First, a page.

Large, healthy galaxies like ours, with star formation and a complex structure, are thought to form through the merger of dwarf galaxies. We can even observe myriad small galaxies being gravitationally pulled into our own Milky Way and shredded as our galaxy consumes them. Researchers study today’s surviving dwarf galaxies to understand what went into making our galaxy. One of these dwarf galaxies is Tucana II, a dwarf galaxy faintly visible in the southern sky. This system has very primitive stars that are a thousand times less rich in heavy elements than our Sun and that recent observations revealed to be larger than previously thought.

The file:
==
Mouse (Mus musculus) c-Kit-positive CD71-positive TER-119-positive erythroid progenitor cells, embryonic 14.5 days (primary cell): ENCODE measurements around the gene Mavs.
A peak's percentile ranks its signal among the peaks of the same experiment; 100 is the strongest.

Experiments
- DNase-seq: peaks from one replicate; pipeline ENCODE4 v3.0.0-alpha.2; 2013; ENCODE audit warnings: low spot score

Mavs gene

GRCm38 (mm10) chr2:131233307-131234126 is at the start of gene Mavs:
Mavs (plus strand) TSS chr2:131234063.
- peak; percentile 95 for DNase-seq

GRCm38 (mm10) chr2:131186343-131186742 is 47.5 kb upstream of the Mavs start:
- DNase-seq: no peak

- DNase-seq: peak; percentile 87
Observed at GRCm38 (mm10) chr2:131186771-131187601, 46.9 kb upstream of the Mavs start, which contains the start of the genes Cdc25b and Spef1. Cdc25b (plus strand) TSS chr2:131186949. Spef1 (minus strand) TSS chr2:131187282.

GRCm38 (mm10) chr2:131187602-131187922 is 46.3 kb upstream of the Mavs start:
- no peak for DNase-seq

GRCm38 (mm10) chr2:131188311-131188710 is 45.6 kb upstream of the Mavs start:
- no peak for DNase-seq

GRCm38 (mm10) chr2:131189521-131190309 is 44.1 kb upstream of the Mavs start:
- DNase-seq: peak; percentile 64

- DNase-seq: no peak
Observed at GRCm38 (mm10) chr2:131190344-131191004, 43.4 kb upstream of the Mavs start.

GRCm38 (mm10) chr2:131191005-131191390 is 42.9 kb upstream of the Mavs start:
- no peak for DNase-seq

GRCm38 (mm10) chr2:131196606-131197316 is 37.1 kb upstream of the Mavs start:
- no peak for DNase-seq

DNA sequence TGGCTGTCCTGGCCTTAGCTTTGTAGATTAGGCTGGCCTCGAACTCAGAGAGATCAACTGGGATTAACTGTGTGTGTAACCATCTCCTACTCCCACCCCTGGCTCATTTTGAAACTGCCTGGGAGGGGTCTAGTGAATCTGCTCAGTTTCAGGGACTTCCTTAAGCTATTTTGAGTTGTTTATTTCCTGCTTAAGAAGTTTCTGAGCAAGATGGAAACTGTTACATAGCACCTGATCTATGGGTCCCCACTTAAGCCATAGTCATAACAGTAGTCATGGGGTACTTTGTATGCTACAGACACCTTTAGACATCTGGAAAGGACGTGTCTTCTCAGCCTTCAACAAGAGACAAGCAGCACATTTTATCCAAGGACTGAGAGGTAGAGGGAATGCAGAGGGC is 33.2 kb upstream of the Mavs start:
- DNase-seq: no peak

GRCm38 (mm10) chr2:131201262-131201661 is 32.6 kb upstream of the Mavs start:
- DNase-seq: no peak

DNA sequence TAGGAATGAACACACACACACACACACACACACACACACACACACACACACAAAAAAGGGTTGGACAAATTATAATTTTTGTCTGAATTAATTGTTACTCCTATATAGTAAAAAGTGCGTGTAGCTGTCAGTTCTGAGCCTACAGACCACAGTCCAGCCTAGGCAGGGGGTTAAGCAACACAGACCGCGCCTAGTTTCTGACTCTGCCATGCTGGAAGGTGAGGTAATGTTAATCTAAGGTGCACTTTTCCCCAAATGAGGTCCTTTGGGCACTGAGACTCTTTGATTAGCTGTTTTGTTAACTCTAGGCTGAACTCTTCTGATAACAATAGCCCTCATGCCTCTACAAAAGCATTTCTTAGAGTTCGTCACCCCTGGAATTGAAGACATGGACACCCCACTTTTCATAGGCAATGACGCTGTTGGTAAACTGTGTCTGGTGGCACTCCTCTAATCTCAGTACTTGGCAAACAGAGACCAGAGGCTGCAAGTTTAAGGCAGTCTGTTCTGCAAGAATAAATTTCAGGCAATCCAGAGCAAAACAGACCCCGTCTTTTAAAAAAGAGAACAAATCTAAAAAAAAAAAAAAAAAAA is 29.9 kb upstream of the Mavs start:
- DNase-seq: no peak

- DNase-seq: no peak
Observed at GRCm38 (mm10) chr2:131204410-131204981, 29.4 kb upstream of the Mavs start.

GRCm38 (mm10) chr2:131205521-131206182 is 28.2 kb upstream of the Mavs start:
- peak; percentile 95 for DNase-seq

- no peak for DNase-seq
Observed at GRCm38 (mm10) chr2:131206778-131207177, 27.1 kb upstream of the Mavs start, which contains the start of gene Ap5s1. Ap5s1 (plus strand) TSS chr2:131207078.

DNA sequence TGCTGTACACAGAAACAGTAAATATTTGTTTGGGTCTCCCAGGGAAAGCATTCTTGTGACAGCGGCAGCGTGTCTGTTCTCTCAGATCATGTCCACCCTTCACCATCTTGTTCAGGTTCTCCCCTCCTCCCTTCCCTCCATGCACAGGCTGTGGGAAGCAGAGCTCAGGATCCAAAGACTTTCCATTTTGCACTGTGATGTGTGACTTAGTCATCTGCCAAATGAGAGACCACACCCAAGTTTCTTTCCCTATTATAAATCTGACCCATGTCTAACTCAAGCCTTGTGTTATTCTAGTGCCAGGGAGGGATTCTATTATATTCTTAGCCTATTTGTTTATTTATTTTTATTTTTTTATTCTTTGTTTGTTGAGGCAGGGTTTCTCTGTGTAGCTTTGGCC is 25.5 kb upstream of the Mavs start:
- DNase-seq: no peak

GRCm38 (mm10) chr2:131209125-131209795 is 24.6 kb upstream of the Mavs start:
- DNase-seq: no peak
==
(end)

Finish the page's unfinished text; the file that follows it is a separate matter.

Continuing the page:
In new work published in Nature Astronomy with first author Anirudh Chiti, astronomers were able to identify knots of super bland stars far from the galaxy’s core. The average star in Tucana II has a thousand times fewer heavy elements than our Sun, as we mentioned before, and these new stars have one-third of those heavy elements. Since heavy elements form over time inside stars, this implies that the stars in the outskirts formed from more primitive — more bland — material than the core.

In fact, this dwarf galaxy may actually be the result of two even smaller dwarf galaxies merging, with the two sets of stars coming from different systems.